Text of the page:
The San Bernardino County Sun from San Bernardino, California on June 22, 1953 · Page 1
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The San Bernardino County Sun from San Bernardino, California · Page 1

San Bernardino, California
Issue Date:
Monday, June 22, 1953
Page 1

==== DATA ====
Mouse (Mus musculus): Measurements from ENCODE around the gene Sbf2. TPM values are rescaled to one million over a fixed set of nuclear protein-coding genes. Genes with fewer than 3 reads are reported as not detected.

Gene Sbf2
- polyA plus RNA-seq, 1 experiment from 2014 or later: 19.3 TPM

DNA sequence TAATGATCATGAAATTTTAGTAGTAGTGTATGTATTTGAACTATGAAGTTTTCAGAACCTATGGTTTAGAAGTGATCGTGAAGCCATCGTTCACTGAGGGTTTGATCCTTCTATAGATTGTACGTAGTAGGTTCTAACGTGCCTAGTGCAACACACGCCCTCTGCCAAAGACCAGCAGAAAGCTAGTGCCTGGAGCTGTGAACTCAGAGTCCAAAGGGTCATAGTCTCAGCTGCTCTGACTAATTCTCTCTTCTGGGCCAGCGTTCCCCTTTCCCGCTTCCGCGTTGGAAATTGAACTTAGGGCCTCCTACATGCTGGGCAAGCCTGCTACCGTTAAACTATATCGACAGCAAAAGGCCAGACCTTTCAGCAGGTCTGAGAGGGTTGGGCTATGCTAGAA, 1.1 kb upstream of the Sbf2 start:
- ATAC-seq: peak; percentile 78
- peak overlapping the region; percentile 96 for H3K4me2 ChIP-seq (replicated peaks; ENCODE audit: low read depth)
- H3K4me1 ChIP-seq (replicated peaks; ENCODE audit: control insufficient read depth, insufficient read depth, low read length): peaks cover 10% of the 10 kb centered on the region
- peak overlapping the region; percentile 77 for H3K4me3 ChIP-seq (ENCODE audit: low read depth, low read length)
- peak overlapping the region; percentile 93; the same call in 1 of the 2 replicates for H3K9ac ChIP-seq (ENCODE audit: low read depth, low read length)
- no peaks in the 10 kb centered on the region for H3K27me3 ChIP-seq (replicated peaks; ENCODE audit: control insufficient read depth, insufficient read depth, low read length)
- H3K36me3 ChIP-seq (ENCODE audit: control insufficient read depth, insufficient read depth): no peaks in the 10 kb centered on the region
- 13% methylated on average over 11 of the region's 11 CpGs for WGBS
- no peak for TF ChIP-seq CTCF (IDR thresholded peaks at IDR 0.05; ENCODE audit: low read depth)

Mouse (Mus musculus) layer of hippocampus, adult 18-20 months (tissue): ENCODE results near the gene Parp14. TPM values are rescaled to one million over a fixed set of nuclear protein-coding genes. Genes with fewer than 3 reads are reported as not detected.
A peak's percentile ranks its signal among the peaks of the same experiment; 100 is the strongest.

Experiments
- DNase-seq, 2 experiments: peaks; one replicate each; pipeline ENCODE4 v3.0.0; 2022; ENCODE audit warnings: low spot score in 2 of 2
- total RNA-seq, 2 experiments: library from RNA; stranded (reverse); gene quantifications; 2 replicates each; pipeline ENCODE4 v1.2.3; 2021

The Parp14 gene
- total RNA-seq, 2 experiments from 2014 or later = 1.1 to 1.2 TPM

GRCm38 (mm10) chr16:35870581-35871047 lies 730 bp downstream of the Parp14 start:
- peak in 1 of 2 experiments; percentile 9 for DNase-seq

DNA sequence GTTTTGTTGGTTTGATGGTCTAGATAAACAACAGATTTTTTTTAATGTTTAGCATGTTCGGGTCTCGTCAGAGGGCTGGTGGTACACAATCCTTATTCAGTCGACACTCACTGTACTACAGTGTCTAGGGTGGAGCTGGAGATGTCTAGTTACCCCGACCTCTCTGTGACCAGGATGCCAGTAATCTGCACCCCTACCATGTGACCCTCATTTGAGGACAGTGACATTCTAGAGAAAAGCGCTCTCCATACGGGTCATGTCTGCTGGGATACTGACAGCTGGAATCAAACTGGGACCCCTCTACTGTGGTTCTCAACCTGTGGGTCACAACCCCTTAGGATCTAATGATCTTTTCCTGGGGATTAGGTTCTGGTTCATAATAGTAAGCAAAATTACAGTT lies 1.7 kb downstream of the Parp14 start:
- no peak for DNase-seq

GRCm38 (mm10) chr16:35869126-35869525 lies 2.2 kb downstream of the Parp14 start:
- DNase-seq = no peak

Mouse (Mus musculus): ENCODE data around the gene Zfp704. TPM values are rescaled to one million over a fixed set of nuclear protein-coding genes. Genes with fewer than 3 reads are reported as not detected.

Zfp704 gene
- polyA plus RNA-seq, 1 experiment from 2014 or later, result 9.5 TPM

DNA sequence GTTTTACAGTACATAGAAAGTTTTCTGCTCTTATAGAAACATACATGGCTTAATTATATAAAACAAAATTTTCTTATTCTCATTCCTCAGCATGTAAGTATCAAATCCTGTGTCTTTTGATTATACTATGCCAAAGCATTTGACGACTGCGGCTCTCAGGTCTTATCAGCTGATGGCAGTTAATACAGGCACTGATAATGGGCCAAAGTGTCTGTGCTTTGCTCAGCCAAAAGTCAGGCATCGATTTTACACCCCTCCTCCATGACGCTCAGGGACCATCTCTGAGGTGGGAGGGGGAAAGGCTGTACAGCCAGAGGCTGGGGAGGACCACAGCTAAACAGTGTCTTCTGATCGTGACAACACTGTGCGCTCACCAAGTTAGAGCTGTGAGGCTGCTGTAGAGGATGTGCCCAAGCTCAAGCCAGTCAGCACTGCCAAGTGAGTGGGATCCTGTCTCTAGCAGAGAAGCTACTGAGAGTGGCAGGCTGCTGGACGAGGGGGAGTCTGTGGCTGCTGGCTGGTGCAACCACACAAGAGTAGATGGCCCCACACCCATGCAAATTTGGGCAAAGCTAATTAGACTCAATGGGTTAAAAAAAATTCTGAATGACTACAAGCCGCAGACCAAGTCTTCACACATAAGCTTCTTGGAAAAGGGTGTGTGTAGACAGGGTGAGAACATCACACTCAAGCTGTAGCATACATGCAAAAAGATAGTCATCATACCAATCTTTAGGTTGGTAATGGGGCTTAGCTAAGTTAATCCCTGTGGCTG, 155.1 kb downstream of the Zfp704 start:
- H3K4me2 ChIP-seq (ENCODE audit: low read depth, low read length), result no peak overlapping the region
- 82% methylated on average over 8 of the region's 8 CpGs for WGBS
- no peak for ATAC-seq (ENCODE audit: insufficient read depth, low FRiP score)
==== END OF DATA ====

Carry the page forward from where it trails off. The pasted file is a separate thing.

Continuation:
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1953 JUNE 1953 Sun. Mon. Tue. Wed. Thur. Fri. Sat. I 2 3 4 5 6 7 8 9 10 1 1 12 13 14 15 16 17 18 19 20 21 22 23 24 25 26 27 28 29 30 Weather Forecast Southern California Mostly sunny weather Monday and Tuesday but low clouds and local fog along coast during night and early morning hours; little change in temperatures. San Bernardino range Sunday: 93 53. Central and Northern California Fair Monday and Tuesday; continued warm. cMmpaper Sr. San Bee, VOL LIX, NO. 251 SIXTEEN PAGES 6c a copy 11.75 a month (OB United Press tiT) ' ftsinnitrfl Press MONDAY MORNING, JUNE 22, 1953 lyjuv jvl U JV uum MM (! ill mm ivmmmsszm IT I I .111111 .-7MaSfc"rf uavmno EM 01 C 0 C IrnmvL m X .. Aim u ,ym0 .. - i t ... JKf M . HAPPY DAY. FATHER , r". 1 Va presented with his fourth son ashis 14 other children look on. mache. a hop grower of Yakima, Wash., looking at 5-day-oId Others are (left to right): Kneeling: Beverly, 5; Bernardine, 10; 6; Denise, 2; Dale, 1; back row: 13; Larry, 7; Shirley, 17. (AP Freak Lightning Bolls Kill Three Seven in Small Bronx Area Injured NEW YORK (UP) Lightning bolts stabbing from a freak thun-derhead struck a crowded Bronx beach' club, a park and a boat offshore Sunday, killing three persons and injuring seven in one small area of the nation's biggest city. , One bolt struck a willow tree in the lounging area of the Castle Hill Beach Club, where some 5,000 club members and friends had gone to escape the 93-degree heat of the first day of summer. The lightning streaked down the tree trunk, killing Estelle Seigal, 30. Six others who were under the tree received minor injuries. Joseph Aronica, 26, was killed when lightning struck his boat in nearby Eastchester Bay. His wife, Frances, who was with him, was not injured. George Sable, 25, was struck by lightning while eating a picnic lunch with a friend, Georgianne Bucha, in the Talapoosa picnic area in the same Bronx section. Miss Bucha was knocked unconscious and was taken to a hospital. The violent electrical storm, accompanied by bttle or no rain, struck the localized area north of Manhattan shortly before 4 p.m. 40 Rescued From Surf; Father Dies ' LOS ANGELES CB Summer's first day brought an S2-degree temperature in Los Angeles and sent thousands to the beaches Sunday. At least 40 persons were rescued and one man died after being pulled from the surf. He was Pla-cide Richard, 33, of El Segundo, father of two children. Richard was brought out of the water by his half - brother, Jesse Lajeune, and a friend, Peter De-witt. He died in the Venice Lifeguard station two hours later. SUSPICIOUS SENATORS SILENT ON INVITATION SAN FRANCISCO UP) Ten state senators who voiced suspicion of the Junior Chamber International World Congress have made no reply to an invitation to attend the congress. General Chairman Kenneth R. Shepard of San Fran-j Cisco said Sunday. The 10, led by Sen. Jack B. Tenney (R-Los Angeles), unsuc-j cessfully fought a resolution introduced in the Legislature congratulating the young businessmen on the opening of their congress here Sunday. Tenney said "an inter kM ru ;JKT ""ait I i . W u if f- J II ry ( j r r UK "!:-' If Dad looks sliqhtly overwhelmed, who can blame him as he ii Lee, 11; Dorene, 15; Elaine, 16; Wirephoto) Near-Rioious Scenes of Grief, Emotion ROSENBERGS GIVEN 'MARTYR' FUNERAL; U.S. DENOUNCED NEW YORK Near-riotous scenes of grief and emotion marked the burial Sunday of Julius and Ethel Rosenberg after sympathizers had eulogized the nounced the government for their Mrs. Sophie Rosenberg, 71, mother of the man who died in Sing Sing Prison's electric chair Friday, tried to throw herself across the caskets before they were lowered into a common grave on the south shore of Long Island. "God help me," she wailed in Yiddish. "To lose, two children to take a mother and father away from two children. Look at those two boxes holding my children. "God, God, why did you do this?" 2,000 AT CEMETERY Mrs. Rosenberg fainted after being restrained from throwing herself across the caskets. A crowd estimated by police at 2,000 milled around Wellwood Cem-! etery, 35 miles from New York, as the - burial service : began. Members of the committee handling the funeral angrily banished photographers. . "Get out of here," the photographers were told, "or we won't guarantee your cameras." The final eulogy for the couple who died for betraying atom bomb Hundreds Join Search as Fears Mount for Safety ot LA. Girl LOS ANGELES ( Hundreds of sheriff's deputies and volunteers spread out through the southeast section of Los Angeles County Sunday as fears mounted for the safety of an 8-year-old girl, missing since Saturday night. Reports that the blue-eyed and blonde girl, Stella Darlene Nolan, was with an unidentified middle-aged man shortly before she disappeared from a public auction area increased the fear of kidnaping. While the search expanded (through fields and backyards in national organization should be looked on with suspicion." Shepard said he wrote the senators last Wednesday asking them to sit in on the congress as observers. Sen. Gerald J. O'Gara (D-San Francisco), who introduced the resolution, wired his congratulations to Shepard Sunday, saying, "The opposition we encountered points up the necessity for such gatherings as yours, which will create better understanding, peace and trade among all nations." 7WP mj s -;BA : Dad in this case is Jeffery Ga Gene held by Mrs. Gamache second row: Cherie 8; Paillette, Marilyn, 14; Beatrice, 3; Sylvia, spy team as heroes and de execution. secrets to Communist Russia was delivered by the Rev. Glendin Partridge, a Presbyterian minis ter from Montreal, Canada. "They died in the name of hu manity, truth and justice, the minister said. He praised the "true strength of these people who would not put anything even life itself above the best they believed in. The couple maintained their innocence throughout the more than two years they spent in Sing Sing's death house. 10,000 OUTSIDE CHAPEL The Rosenbergs had been eul ogized earlier in a semi-orthodox Jewish service at a Brooklyn funeral home. Five hundred persons jammed into the chapel for the ceremonies. A crowd estimated by police at 10,000 stood outside in 93-degree heat. .- Attorney Emanuel Bloch, who (Continued on Page 2, Column 7) the Downey-Norwalk area the worried parents waited at a search headquarters, hoping for good news. The mother, Mrs. Owen Nolan, said the girl had decided to give a Father's Day gift to her dad Saturday. "I remember what she said," Mrs. Nolan told a reporter. " 'You know, mommie, I think I'll give daddy his card today. You can't tell what's going to happen, and I think I'll give him his gift, too'." The gift was a bottle of her father's favorie hair lotion. The card read: "Dear Father, I hope you have a very happy Father's Day. From Darlene to you." Sheriff's Capt. Floyd Rosenberg said Darlene disappeared Saturday night while playing outside her parents' food concession at Auction City. Score s of persons have been questioned, but deputies say they still have no clues to the disappearance. , Two in Car Killed LEUCADL J Two Oceanside men, Ben Cook, 46, and George Morgan, 40, were killed when their automobile hit a tree alongside Highway 101 here early Sunday. via l Clark Sends Paratroops to Quell Koreans Trouble Shooters Flown to Seoul; Destination Secret TOKYO OP) Gen. Mark W. Clark sent a crack U.S. airborne regiment from Japan to Korea Sunday to muscle up his campaign against the South Korean revolt threatening to wreck the unsigned armistice. Paratroopers of the 187th Regi mental Combat Team trouble- shooters of the bloody Koje Prison Camp upheaval a year ago flew to Seoul. As fast as they filed smartly from their planes, they loaded their gear into a caravan of new trucks, destination secret. CLARK FLIES TO SEOUL MUNSAN m Gen. Mark W. Clark flew to Korea Monday for a possible showdown with stubborn old President Syngman Rhee in the deepening crisis which has en dangered an armistice in the three- year Korean War. The U.S. conunander of the 17 nation forces which have battled the Communists for nearly three years arrived in Seoul ready for a showdown with the 78-year-old Korean Republic leader who has defied the U.N. Command. Coincident with Clark's hurried trip came a strong hint from a South Korean government spokes man that the republic might pull its army out of the U.N. Command. Foreign Minister Pyun Yung Tai emphasized that the govern ment was considering such a move. He said the Republic had given the U.N. Command its troops and that it would take them back if it wanted.. Pyun declined to elaborate.' Rhee's arbitrary orders last week releasing more than 27,000 anti-Communist North Korean war prisoners brought about the crisis just as the U.N. Command and Communists appeared ready to announce a truce after two years of negotiations. LETTER FROM RHEE Upon alighting from his plane, Clark disclosed he had received a letter from Rhee "on many subjects" earlier Monday but 1 "I have no message for President Rhee." He declined to divulge the contents of Rhee's letter. " In Washington, it was reported U.S. Secretary of State Dulles wds drafting a special message to Rhee (Continued on Page 2, Column 5) THE SUN'S Features Index A Redlands couple and a hot rod driver were killed in two separate auto crashes Sunday, sending the County's 1953 traffic toll to 120. See City Page. On Other Pages AMUSEMENTS. Page 4. CLASSIFIED. Pages 11-15. COMICS. Page 10. EDITORIAL. Page 16. HAL. BOYLE. Page 3. . SPORTS. Pages 4, 6. 7. STAR GAZER. Page 11. SUNDAY SERMON. Page 11. TELEVISION-RADIO. Page 4. VITAL RECORDS. Page 11. WEATHER. Page 1L WOMEN. Page 5. EUROPEAN MODES AND Those Beautiful Irish Tweeds, Linens, Antiques Oh, to Have a Full Pocketbook By MARION McCOOK MOOOEY (Author of American National Bank Monday Morning Comments) DUBLIN Dear Boss: The Irish Free Staters are proud of many things Ireland, the Irish who have made good in America, the beauty of their country, their 'university,' their churches, their linen, their tweeds and their Gunness ale. What appeals to most Americans aside from the Guiness ale advocates, which I am not, it being a little strong for my taste are the linens and the tweeds. Particularly the tweeds, Donegal t w e e d s, handwoven, very beautiful and tempting. I have to keep reminding myself of August in San Bernardino, and September, and October, and well, that's enough. I try to recall those cool, cool nights our Esteemed Editor is always talking about, but you can't wear tweeds to bed. As for antiques, there are shops 'MISS CALIFORNIA' Patricia Ann Johns (center), 18-year-old blue-eyed brunette from Fresno, was named Miss California Sunday at Santa Cruz before -a crowd of 40,000. First runner-up is Mae Entwisle (left) of San Diego; second runner-up is Joyce Burger (right) of Sacramento. Miss Johns will seek "Miss America" title in September. (AP Wirephoto) Big Three Meet Set for July 8 France Still Trying To Form Government WASHINGTON W The United States and Britain Sunday night announced July 8 as the opening date for the Big Three meeting in Bermuda but the American announcement made it contingent on French approval. The British announcement from Prime Minister Churchill's resi dence was much firmer as fo the time than a similar statement. from the White House. This indicated that Churchill expects to go ahead with the talks, which originally were due to start in mid-June, whether the French have a new premier in office or not. British sources expressed confidence there would be a premier by then. Four efforts to form a new Paris government have failed since Rene Mayer's regime fell last month. President Vincent Auriol Sunday asked . former Premier -Antoine Pinay to have a try at it, and he is expected to agree. Churchill spoke of meeting "French representatives" at Bermuda. Diplomats said it was believed that if the French fail to form a government in time, Pres ident Auriol may attend himself, or designate one or more repre sentatives to sit in for France, MOODS on every street and block filled with dishes, silver, figurines, vases, furniture. It is enough to try the strongest will power. When I get too carried away I think of you, Boss, and how I can explain a set of 100-year-old dishes only slightly cracked to the board of directors. That cools me off. But if anyone really needs some antiques, tweeds or linens this is the place to come with a couple of large trucks., or a station wagon, and a full purse. They are not cheap. I would like to be here on the "off" season; I imagine the price tags are adjusted for the "rich Americans." But they are still mighty appealing, and it has taken all my strength of character not to go broke right here. It is bound to happen sometime; it might as well be in Dublin. And suits ! Tailors in every block who will make you a suit in from three to four days for from 10 to 20 pounds, (530 to 560). I had never realized that Scotch, English and Ifish people 40,000 SEE FRESNO BRUNETTE CROWNED 'MISS CALIFORNIA' SANTA CRUZ UP Patrica Johns, 18-year-old Fresno girl, Sunday was crowned "Miss California" before a sweltering crowd of some 40,000 at the Santa Cruz beach. The blue-eyed brunette was crowned by Jeanne Shores, "Miss California" of 1952. First runner-up was Mae Entwisle, "Miss San Diego." Second runner-up was Joyce Burger, "Miss Sacramento." The winner, who said her first reaction was being "numb all over," thought it was the "most wonderful honor I've ever had." With measurements of 36-26-34, she stands 5-5 and weighs 120 pounds. She is the daughter of Mr. and Mrs. Ward H. Johns, 13 Andrews St., Fresno. Her father operates a hardware and electrical store. Her entire, family, including an older brother, parents and grand- Gloria De Haven and N.Y. Realty Man Wed -4 PITTSBURGH . Film actress Gloria De Haven and Martin S. Kimmel, New York realty man, were married here Sunday in a private ceremony attended only by close friends and members of their families. It is the second marriage for each. Miss De Haven was divorced from actor John Payne in 1949. The couple had two children. look different, but -they do. The English look English and the Irish look Irish. Amazing ! I can't explain it they just do. There is an '"Irish look." Three days is scarcely long enough to stay in Dublin, but it is as long as my will power can hold out. I feel myself needing more and more antique dishes, more and more tweeds, and more and more linens, and I had best be on my way before I succumb completely. 1 It is really costing me more to leave than to stay, however. My airplane ticket one way from here to London, which is about as far as from Los Angeles to San Francisco, was 535, but my hotel room, including that wonderful food and tips for three days, was only 515. ' Maybe I should just stay. Airplane travel is very high here. If you don't hear from me for a while you will know where to look. Sincerely, Your Monday Morning Corre-. spondent. , parents, were on hand for the event. -bhe is not engaged but "is going steady," as she puts it. "Miss California" will represent the state ,in the "Miss America" pageant at Atlantic City in September and also received a $500 scholarship to any California school. She has attended Fresno Junior College. LONG PRIZE LIST She is undecided about what school she will attend, but does hope to go to college. Beside the expense-paid trip to Atlantic City and 5500 she also received a 5250 diamond ring, a wardrobe and various other gifts. "Miss San Diego" is the daughter of Mr. and Mrs. James J. Entwisle, of 2878 Newton St., San Diego. She is 20, weighs 120 and stands 5-5V2. She measures 34-23- i35. "M i s s Sacramento" is 18, weighs 123, stands 5-7, with measurements 34-22-34. She is the daughter of Mrs. J. H. Burger of 4132 Hollister Ave., Carmichael. OPTOMETRIST KTE9 EXAMINED GLASSES FITTED BLENDED LENSES CONTACT LENSES ETcoings ApdL T. W. CLINE, O.D. 1 CONVENIENT LOCATIONS 139J D Street 1SH E. Biv tfn Phona 83-7147 Phone 3-3508 CREDIT OR BUDGET TERMS Play the HAMMOND CHORD ORGAN. Without a Music Lesson DeBELLIS MUSIC CO. 753 B St. Ph. 7-3380 Blue Seal Plan Hospitalization Family Group Individual DOCTOR BILLS YOUR CHOICE OF HOSPITAL OR DOCTOR Agents for CONTINENTAL CASUALTY CO. Phone 81-5249 1264 Lugo San Bernardino OUR 63 RD TEAR HOME OWNERSHIP PLUS WITH OUR "FARSEEING" HOME LOAN Combine the Present with the Future in Our Flexible Financing Plan. Rent-Sized Monthly Payments Cover Interest, Taxes, and Insurance. An "Open-End" Provision Gives You Funds for Property Improvements Later On. SANTA FE FEDERAL SAVINGS & LOAN ASSN. 479 Fourth Street Telephone 7883 100,000 Miners Strike; Scores Killed, Wounded West Berlin Hears Premier Grorewohl's Regime Is Doomed BERLIN CP) The East Ger man workers reDemon iiarea anew Sunday under the guns of 150,000 Soviet combat troops enforcing the fifth day of martial law. West Berlin buzzed with reports that the Communist government of Prime Minister Otto Grotewohl is doomed. The Russians fired off a note blaming the Eastern revolt on Western "provocateurs." A Soviet Zone news agency bulletin disclosed Sunday night that "enemy agents" set fire to a briquette factory in Nachterstedt, key town of the Saxony - Anhalt brown coal fields. The arsonists are still at large, the agency said. A WTest Berlin paper said 100,000 uranium miners in Saxony went on strike Thursday and that rioting followed in which 25 workers were killed and 300 wounded by Soviet troops. MOP-UP CAMPAIGNS Most of the 30 Soviet divisions in East Germany, including elite armored and motorized infantry outfits, were still pinned down Sunday night guarding scores of mutinous cities and towns. Thousands of Communist secret police still pressed raids on homes of suspected leaders of resistance in every important industry and urban center. It appeared the mop-up campaign might continue another week before the Soviet command could let a puppet German regime exercise civil authority again. The death toll in the East already is in the hundreds and the number reported arrested in tbfi thousands. A Western protest against "too much bloodshed" and "acts of barbarity'.' by Soviet troops that "will shock the conscience of the world" was rejected Sunday night by Maj. Gen. P. T. Dibrova, Soviet military commander in the Russian sector of Berlin. He accusetT the Western Powers of starting the whole thing by trying to pro voke a war in East Germany. 'CONFESSION' SENT He said he was sending the Western commandants the confession of Werner Kalkowski, now a Soviet prisoner, in which the unemployed West Berliner allegedly said he was hired by an American officer last Wednesday "to kill Volkspolizei" (Eastern policemen). Dibrova's note called the Western protest "an attempt by representatives of the three Western powers to dodge their responsibility for the criminal acts of the hired provocateurs of war who authored the violence." Conceding that, some persons about 20 by unofficial report had oeen "sternly punished," he asked: "It is natural to ask you what the occupation authorities of the U.S.A., Britain and France would have done if provocateurs (Continued on Page 2, Column 4) EXPERIENCED CLEANING MENDING NEW POCKETS CARPENTER'S CLEANERS & DYERS 340 Highland Ave. Ph. 3-0443 CULLIGAN WATER SOFTENERS CHLORINATORS SOLD REPAIRED SERVICED SALT ZEOLITE SOAP REDLANDS 632 East Citrus Phona 3-2469 CRANE-LINE CHAMPION Automatic GAS WATER HEATER Hot Water Luxury at Trifling Cost HANSEN PLUMBING & HEATING 699 Fifth St. Ph. 3-8133 PATIO FURNITURE RECOVERED MAYBEE TENT & AWNING CO. 127 Olive at Sierra Way. Ph. 8-3734